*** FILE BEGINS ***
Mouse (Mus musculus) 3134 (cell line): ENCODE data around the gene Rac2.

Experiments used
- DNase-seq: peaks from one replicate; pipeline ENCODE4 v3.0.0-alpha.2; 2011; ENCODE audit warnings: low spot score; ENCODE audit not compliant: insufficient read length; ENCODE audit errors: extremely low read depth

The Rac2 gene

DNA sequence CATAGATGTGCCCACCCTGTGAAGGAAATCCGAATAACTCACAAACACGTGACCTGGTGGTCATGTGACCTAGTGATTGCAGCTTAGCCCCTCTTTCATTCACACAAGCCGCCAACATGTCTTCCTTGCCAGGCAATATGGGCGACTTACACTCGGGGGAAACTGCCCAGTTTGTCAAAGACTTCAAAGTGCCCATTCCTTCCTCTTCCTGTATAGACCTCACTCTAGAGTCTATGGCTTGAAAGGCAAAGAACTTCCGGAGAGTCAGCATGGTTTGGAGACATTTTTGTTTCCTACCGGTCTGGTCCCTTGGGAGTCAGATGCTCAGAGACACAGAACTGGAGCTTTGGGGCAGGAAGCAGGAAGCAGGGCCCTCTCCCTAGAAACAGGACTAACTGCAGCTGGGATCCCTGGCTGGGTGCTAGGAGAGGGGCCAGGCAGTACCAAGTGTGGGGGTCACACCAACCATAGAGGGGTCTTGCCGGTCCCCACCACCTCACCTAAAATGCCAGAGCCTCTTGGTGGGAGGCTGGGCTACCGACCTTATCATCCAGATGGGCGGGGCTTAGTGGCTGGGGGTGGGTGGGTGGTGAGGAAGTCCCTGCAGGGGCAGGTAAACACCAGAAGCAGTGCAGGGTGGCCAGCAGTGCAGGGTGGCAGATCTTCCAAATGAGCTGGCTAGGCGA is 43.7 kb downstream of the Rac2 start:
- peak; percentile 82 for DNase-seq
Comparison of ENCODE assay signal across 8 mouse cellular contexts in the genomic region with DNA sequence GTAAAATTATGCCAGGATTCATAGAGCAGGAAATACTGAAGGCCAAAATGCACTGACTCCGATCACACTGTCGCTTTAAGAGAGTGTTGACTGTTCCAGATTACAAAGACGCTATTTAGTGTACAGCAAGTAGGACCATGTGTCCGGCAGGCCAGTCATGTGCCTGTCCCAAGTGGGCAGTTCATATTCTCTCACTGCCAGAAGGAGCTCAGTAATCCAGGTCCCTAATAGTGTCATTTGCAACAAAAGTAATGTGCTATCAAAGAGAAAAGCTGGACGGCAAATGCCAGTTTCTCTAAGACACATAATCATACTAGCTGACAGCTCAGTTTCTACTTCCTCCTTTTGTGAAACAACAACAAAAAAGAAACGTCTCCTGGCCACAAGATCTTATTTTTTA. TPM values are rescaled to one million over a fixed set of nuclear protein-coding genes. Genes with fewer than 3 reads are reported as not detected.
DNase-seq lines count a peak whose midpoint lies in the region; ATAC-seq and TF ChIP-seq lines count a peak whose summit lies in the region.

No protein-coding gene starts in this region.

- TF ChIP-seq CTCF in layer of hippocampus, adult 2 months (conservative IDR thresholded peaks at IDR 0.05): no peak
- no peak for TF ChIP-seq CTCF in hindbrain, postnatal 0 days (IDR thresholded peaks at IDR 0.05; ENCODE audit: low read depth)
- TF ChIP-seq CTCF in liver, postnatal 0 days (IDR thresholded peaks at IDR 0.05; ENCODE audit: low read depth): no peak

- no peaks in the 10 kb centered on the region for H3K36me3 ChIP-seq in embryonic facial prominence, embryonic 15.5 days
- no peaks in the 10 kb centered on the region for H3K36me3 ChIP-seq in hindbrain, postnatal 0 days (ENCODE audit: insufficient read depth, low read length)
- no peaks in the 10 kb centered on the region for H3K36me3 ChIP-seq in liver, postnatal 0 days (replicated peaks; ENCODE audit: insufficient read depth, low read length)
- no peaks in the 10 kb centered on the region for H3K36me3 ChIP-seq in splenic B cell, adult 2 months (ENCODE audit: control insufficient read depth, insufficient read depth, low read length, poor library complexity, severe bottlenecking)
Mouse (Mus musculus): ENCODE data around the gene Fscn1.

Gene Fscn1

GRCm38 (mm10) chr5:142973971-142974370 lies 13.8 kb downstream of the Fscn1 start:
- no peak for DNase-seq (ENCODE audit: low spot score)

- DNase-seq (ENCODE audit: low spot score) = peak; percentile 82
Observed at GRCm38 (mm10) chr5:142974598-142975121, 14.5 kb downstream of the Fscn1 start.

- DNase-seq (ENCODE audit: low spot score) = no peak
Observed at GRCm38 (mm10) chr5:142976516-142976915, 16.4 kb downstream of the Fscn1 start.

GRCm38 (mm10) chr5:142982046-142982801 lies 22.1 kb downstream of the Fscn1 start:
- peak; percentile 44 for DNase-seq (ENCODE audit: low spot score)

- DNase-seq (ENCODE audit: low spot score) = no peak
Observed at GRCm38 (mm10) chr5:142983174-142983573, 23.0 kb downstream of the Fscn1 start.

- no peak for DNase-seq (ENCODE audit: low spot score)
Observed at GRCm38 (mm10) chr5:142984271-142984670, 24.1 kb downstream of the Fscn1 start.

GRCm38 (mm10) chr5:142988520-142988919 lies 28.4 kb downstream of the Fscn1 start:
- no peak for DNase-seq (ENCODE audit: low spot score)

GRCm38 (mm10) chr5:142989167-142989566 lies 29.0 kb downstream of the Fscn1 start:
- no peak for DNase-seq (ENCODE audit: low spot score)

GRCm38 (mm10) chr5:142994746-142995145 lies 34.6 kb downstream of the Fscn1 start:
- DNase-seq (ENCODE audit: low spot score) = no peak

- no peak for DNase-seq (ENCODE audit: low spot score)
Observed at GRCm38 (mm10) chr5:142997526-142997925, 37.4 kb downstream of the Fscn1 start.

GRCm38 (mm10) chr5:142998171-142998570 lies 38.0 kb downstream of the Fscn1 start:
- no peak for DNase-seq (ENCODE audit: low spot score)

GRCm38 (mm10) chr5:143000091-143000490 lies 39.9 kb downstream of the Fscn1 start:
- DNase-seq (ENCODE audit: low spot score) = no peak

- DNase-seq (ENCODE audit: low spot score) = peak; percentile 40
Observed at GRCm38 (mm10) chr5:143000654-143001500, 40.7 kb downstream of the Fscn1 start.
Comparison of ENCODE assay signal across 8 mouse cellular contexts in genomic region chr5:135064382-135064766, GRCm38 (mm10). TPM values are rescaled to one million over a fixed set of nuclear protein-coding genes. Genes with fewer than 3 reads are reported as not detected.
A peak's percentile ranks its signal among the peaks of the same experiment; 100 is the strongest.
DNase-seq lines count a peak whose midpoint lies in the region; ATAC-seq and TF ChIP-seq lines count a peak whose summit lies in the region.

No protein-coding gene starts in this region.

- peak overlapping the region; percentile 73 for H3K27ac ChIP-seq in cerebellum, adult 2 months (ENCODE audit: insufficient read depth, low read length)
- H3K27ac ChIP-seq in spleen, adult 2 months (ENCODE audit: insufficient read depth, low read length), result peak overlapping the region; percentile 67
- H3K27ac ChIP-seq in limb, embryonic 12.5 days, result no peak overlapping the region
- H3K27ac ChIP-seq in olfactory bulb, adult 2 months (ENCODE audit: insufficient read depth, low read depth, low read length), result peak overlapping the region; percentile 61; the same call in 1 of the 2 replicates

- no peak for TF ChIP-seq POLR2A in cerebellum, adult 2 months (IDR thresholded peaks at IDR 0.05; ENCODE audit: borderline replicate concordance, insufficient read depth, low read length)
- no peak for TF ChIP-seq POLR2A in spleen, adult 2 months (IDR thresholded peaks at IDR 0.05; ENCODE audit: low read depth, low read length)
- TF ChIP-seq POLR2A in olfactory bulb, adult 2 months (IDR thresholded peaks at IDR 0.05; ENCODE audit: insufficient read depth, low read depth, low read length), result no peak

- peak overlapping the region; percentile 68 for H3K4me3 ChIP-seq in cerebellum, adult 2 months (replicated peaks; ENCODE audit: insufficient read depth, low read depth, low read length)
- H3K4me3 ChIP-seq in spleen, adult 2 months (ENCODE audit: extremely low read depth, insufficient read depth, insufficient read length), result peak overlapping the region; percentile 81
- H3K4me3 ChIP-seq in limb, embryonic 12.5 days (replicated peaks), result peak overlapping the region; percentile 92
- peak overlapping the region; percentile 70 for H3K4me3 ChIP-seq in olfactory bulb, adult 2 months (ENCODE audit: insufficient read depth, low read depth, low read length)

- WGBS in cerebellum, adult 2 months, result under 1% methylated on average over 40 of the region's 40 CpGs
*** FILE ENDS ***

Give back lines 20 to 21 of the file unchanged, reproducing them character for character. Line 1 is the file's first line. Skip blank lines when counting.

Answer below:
- no peak for DNase-seq (ENCODE audit: low spot score)

- DNase-seq (ENCODE audit: low spot score) = peak; percentile 82